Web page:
10 of Australia’s best caravan and camping parks for grey nomads

Like many others in retirement, you may be considering packing up your things and hitting the great open road. Camping and caravanning are fast becoming one of the more popular travelling choices among retirees. With relatively cheap rates, fantastic scenery and an almost unlimited choice of camping grounds to choose from, your inexpensive holiday could literally be right around the corner.

But with Australia’s expansive landmass and host of beautiful scenery, choosing the best camping ground for your next trip can become a difficult task. We’ve narrowed down a few of Australia’s most award winning sites for you to browse.

1. Great Ocean Road Tourist Park – Victoria


Voted Australia’s favourite holiday park in 2013 and 2014, this is a must for campers and grey nomads alike. As the site is located at the base of the Great Ocean Road, it is used primarily by visitors as a base for visiting the 12 Apostles.

The popularity of this park doesn’t stem merely from its beautiful location. The amenities and facilities that this park offers are of top quality. Boasting free BBQs, free WiFi, jumping pillow, basketball ring, children’s playground, disabled bathroom facilities, boat ramp to the river, movie hire, free tennis court and comfortable grass camp sites, there is enough here for even the most fussiest of campers.

You must book your site before you camp due to parks popularity. Rates change throughout the year. For a full look at all rates and charges, check out the website here.


2. Beacon Resort – Victoria

A winner of 46 tourism and business awards makes this one of Australia’s most top-rated holiday parks. Maybe you and your camping companion are tired of roughing it? That’s no problem as this park offers a variety of accommodation venues. From private villas, houses, motel rooms, camping and caravanning sites, this place has got the lot for you.

Located at the entrance to Queenscliff on the Bellarine Peninsula, Victoria, the park is just 90km south-west of the Melbourne CBD. With easy beach and river access, over the years this quiet spot has become popular for beach lovers, fishermen and boaters alike.

The list of activities that are available are almost too long to put in this list, so check out the website here and see if anything catches your eye.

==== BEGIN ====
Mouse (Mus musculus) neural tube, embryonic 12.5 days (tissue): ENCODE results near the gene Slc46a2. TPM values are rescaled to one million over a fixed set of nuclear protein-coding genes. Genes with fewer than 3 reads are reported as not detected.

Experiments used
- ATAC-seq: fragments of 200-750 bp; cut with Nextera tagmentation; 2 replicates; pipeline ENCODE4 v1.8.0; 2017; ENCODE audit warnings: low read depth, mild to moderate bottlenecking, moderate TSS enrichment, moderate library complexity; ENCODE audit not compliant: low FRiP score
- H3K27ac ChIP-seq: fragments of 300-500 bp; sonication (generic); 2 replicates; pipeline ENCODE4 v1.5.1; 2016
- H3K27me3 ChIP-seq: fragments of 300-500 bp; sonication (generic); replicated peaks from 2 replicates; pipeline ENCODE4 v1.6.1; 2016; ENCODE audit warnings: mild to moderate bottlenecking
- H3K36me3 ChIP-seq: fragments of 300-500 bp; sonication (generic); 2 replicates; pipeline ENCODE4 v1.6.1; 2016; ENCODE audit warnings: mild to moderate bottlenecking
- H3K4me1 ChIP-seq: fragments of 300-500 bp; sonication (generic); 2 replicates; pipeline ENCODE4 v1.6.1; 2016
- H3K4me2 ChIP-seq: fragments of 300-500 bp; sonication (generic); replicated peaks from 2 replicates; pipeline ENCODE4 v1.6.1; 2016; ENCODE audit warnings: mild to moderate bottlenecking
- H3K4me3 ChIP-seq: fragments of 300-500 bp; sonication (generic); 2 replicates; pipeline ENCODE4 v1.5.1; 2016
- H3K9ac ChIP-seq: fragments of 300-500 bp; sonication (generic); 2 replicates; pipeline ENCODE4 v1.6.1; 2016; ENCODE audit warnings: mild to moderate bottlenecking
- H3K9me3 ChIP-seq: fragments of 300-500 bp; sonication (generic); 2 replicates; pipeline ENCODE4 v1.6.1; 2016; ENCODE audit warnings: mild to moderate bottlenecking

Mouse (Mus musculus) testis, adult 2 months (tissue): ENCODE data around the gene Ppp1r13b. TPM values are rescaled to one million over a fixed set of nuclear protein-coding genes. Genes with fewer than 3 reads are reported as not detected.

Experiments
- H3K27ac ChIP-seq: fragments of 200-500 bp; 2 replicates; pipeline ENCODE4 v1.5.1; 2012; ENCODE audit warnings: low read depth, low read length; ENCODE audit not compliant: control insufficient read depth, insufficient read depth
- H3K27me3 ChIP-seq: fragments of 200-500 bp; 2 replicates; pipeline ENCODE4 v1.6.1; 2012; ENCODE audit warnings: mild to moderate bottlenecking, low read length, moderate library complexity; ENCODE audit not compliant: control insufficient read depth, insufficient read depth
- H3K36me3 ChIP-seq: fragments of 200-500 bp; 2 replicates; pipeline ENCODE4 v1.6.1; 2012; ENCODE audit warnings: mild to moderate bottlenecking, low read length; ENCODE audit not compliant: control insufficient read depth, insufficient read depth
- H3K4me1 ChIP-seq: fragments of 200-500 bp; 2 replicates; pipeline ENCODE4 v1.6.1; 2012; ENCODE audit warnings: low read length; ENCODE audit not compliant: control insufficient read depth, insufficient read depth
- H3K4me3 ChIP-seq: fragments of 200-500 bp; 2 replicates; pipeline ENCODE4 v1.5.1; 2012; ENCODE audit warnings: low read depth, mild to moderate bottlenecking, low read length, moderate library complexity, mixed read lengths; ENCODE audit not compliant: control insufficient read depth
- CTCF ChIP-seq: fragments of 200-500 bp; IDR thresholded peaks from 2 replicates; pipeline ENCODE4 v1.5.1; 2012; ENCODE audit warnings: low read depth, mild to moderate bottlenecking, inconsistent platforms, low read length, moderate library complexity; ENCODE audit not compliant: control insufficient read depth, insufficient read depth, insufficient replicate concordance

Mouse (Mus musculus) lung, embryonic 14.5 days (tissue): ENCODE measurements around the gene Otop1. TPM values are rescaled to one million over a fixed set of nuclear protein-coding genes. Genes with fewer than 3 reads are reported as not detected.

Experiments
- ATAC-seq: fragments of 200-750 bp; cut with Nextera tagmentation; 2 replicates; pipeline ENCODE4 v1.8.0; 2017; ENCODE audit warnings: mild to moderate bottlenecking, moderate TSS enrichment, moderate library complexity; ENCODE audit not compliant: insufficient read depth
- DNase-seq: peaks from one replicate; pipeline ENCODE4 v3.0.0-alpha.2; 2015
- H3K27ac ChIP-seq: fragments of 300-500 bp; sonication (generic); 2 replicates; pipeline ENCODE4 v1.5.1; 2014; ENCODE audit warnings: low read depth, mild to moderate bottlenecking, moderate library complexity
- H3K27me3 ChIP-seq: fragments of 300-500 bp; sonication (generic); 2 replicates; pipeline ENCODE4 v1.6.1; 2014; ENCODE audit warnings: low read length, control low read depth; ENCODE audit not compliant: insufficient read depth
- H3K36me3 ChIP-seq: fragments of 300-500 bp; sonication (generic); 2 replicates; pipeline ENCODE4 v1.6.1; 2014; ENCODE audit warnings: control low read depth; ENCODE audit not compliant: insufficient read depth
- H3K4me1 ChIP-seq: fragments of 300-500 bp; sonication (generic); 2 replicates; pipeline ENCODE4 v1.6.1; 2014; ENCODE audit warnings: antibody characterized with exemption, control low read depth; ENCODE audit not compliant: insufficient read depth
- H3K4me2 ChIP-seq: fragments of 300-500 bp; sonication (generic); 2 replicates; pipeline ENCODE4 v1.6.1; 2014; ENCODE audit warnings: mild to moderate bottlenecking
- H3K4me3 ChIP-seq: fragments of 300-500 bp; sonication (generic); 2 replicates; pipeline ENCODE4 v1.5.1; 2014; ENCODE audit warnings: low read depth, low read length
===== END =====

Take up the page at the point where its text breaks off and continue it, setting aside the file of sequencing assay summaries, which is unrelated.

3. Cairns Coconut Holiday Resort – Queensland


You wouldn’t even know that you’re just seven minutes away from Cairns CBD. Located amongst 28 acres of lush rainforest and tropical gardens is one of the best holiday parks Queensland has to offer. Powered grass sites, slab sites and even ensuite sites mean that campers and grey nomads alike will have somewhere to set up shop.

Local snorkelling areas are popular places to explore for visitors to the site. If getting in the water isn’t your thing then a variety of cruising packages can be arranged if you can tear yourself away from the facilities that the park has to offer. Aqua aerobics, pools with water-slides, playgrounds, tennis courts, outdoor movies, BBQs and minigolf are just a number of the great places that you and your grandkids can enjoy all year round.

Check out the website here for more information.


4. Edithburgh Caravan Park – South Australia

Situated on South Australia’s Yorke Peninsula, Edithburgh’s Caravan Park is a great place to explore the beauty of the peninsula.

The campgrounds overlook some of the coasts most child friendly beaches, and even has a tidal pool and boat ramp.

Luxury seafront spa cabins offer a great alternative to camping however the unpowered camp sites are a cheap way to spend an enjoyable holiday on Australia’s southern coastline. For all rates and packages, click here.


5. Ayers Rock Campground – Northern Territory


If you find yourself in the heart of our great country, then you don’t want to be without somewhere to stay. Ayers Rock Campground offers unpowered, powered and ensuite camping sites, as well as cabins for all family sizes.

Picky eaters rejoice at the 15 different dining options that exist both in and around the park. From casual dining under the desert sky to fine dining in some of the best restaurants the city has to offer, treat yourself to some of the best food central Australia has to offer.

Experience all that Ayers Rock has to offer by booking travel packages through the onsite holiday planning team. For more information click here.


6. Big 4 Peppermint Park – Western Australia